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Analyst Names 6 Teams On Verge Of First Modern Era National Championship

Georgia and Notre Dame players line up for a snap in 2017. They will have their rematch in College Football Week 4.

SOUTH BEND, IN - SEPTEMBER 09: Lamont Gaillard #53 of the Georgia Bulldogs gets ready to snap the ball during a game against the Notre Dame Fighting Irish at Notre Dame Stadium on September 9, 2017 in South Bend, Indiana. Georgia won 20-19. (Photo by Joe Robbins/Getty Images)

College football is typically dominated by the same few programs on a yearly basis. For example, only eight schools have won national championships in the last 15 years.

The last new program to win its first-ever national championship was Florida back in 1996. The Gators would go on to win a couple more titles under Urban Meyer.

Simply put, there is not a ton of parity in the sport. But that doesn't mean its totally impossible for a team to break through. In fact, 247Sports national analyst Bud Elliott has come up with a list of teams that are best equipped to win their first national championship in the "modern" era.

Elliott defines the "modern" era as from 1992 on.

The 1992 season was the first following the formation of the Bowl Coalition, which was created to ensure the top two teams in the nation played for the national title. This preceded the Bowl Alliance, Bowl Championship Series (BCS) and College Football Playoff. It was also the year of the inaugural conference championship game installed by the SEC and the first of a three-year slide that saw scholarships reduced across Division I-A programs from 95 to the limit of 85 we know today.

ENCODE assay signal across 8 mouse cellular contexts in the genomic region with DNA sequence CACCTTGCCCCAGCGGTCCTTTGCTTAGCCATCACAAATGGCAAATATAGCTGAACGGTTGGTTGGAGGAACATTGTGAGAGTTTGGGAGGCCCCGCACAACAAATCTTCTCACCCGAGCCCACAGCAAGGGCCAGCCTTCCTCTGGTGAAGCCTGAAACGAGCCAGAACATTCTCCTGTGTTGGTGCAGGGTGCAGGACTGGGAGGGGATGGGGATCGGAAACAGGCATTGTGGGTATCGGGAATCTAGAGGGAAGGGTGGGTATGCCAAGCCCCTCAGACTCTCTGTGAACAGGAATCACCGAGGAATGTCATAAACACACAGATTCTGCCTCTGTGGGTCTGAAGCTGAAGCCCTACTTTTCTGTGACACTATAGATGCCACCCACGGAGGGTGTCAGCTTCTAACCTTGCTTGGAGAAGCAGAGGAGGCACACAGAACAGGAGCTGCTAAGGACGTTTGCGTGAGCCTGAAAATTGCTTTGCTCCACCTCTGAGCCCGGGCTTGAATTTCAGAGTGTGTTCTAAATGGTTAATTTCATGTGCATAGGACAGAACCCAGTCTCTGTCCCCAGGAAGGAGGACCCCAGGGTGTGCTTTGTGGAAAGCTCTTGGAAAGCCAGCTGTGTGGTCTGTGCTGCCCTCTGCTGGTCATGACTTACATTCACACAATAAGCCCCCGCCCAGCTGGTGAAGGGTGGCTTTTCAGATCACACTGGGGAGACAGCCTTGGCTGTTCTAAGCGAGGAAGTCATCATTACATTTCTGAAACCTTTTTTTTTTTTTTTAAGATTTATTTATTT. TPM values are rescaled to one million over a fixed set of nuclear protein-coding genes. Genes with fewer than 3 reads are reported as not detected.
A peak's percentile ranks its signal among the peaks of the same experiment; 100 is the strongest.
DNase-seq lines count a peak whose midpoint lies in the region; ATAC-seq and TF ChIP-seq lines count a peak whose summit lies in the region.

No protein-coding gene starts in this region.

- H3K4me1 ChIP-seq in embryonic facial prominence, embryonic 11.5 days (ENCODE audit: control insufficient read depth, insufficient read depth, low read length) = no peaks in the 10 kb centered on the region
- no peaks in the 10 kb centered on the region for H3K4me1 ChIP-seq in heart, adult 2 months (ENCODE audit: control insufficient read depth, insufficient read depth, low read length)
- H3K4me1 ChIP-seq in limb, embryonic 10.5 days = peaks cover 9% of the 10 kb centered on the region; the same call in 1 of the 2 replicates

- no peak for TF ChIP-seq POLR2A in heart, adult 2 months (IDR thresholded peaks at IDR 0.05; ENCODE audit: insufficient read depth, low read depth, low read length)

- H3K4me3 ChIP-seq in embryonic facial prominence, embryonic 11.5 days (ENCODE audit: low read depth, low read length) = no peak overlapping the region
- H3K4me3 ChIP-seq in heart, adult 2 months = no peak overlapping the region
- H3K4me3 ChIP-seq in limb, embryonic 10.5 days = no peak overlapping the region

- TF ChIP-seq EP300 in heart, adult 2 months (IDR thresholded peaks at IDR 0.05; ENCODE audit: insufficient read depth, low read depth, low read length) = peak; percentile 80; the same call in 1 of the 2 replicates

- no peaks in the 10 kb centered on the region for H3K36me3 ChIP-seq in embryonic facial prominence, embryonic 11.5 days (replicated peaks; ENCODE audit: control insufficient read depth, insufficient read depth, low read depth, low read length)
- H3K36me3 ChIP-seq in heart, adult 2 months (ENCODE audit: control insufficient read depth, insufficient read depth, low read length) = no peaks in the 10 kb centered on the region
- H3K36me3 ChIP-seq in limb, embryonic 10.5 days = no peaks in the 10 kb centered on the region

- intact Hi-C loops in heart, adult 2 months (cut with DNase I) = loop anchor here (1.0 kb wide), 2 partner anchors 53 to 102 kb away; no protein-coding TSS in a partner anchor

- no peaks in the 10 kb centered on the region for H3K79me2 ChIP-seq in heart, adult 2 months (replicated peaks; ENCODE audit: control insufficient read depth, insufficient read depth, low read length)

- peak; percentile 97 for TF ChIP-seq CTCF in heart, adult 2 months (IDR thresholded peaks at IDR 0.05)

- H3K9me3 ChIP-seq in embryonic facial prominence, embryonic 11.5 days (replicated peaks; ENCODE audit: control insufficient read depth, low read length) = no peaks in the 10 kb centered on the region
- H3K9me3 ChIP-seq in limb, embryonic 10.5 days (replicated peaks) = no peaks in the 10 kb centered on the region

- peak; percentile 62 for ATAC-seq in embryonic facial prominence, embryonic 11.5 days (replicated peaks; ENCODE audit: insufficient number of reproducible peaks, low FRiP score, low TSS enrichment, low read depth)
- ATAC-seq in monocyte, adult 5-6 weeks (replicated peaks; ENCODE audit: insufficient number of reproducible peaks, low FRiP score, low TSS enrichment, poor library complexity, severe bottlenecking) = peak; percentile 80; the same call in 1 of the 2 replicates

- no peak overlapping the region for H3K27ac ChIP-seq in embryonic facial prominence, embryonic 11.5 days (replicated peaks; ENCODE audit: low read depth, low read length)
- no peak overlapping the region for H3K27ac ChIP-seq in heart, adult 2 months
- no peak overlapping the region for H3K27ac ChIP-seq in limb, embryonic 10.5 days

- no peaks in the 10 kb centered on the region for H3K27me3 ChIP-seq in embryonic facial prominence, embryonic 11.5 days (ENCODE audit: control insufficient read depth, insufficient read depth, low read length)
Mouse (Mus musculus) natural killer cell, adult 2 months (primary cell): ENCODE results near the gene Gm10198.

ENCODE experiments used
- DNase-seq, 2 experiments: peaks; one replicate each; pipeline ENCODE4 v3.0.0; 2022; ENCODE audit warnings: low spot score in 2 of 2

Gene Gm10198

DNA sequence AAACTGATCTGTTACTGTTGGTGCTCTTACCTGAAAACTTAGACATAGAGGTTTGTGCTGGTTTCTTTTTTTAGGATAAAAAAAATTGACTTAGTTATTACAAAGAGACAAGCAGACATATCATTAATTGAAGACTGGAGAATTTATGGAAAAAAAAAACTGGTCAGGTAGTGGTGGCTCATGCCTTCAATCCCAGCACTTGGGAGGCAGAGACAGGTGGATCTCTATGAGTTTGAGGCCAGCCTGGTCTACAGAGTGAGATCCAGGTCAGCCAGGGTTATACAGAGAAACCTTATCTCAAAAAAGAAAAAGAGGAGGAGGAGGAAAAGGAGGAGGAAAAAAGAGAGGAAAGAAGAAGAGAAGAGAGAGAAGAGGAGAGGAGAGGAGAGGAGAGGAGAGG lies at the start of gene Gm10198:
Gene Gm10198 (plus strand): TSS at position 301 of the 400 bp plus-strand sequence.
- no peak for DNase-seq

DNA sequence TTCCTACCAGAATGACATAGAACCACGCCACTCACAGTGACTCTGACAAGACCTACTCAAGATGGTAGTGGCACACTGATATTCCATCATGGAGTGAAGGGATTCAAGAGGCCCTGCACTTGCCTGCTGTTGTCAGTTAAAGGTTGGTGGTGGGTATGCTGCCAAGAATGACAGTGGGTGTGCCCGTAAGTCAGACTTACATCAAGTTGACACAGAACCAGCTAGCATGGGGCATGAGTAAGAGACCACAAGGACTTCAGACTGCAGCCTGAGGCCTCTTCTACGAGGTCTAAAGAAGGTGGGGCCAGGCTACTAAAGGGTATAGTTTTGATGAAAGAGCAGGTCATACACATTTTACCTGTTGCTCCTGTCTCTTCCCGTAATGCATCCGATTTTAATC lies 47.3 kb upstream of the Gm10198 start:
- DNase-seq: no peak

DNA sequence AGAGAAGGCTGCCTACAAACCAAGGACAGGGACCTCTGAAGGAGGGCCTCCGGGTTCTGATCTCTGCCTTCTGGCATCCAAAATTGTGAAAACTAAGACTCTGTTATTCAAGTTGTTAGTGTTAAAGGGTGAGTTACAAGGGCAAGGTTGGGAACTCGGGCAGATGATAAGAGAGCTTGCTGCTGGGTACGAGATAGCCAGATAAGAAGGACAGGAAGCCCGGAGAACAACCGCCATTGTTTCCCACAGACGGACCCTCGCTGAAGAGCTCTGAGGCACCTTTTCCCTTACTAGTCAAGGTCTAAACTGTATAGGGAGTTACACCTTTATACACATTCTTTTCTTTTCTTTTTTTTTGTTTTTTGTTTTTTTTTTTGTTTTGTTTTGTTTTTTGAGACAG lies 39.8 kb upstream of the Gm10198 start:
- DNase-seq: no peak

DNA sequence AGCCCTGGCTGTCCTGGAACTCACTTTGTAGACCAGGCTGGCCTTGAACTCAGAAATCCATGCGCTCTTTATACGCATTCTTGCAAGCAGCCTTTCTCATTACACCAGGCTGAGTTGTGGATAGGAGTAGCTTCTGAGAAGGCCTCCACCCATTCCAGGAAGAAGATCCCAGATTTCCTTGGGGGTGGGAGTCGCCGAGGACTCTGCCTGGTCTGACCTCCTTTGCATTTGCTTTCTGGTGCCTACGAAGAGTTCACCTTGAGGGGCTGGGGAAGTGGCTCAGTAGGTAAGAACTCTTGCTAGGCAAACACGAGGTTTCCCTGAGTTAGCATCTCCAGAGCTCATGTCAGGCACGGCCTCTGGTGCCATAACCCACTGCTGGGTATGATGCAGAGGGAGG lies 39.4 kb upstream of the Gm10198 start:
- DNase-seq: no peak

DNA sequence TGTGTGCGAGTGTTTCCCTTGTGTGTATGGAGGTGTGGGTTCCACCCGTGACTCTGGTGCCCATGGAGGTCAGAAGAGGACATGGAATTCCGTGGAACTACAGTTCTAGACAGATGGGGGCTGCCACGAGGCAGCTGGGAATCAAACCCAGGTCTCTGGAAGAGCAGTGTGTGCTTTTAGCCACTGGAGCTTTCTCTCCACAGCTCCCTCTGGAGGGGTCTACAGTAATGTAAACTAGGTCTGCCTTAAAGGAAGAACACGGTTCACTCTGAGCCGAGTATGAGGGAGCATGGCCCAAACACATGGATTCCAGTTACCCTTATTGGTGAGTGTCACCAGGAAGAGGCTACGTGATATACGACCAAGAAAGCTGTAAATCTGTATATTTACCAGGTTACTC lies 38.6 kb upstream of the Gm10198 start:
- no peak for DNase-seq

With that being said, the six teams he thinks are on the cusp of winning it all are:

  • Georgia
  • Penn State
  • Notre Dame
  • Washington
  • Oregon
  • Texas A&M

A couple of these programs have been close of late--Georgia painfully so in 2017. Notre Dame, Washington and Oregon have each made a College Football Playoff, and the Fighting Irish played in the BCS National Championship game as recently as 2012.

As for Penn State, they won the Big Ten in 2016 and are constantly in the playoff picture under James Franklin. They just haven't been able to get over the proverbial hump.

Texas A&M has only had one season of double-digit victories this century, but the Aggies often find themselves ranked highly either in the preseason or early on in the regular season. Couple that with Jimbo Fisher's success at Florida State and recruiting acumen and it is understandable why Elliott included them here.

Are there any other teams you think should have been listed?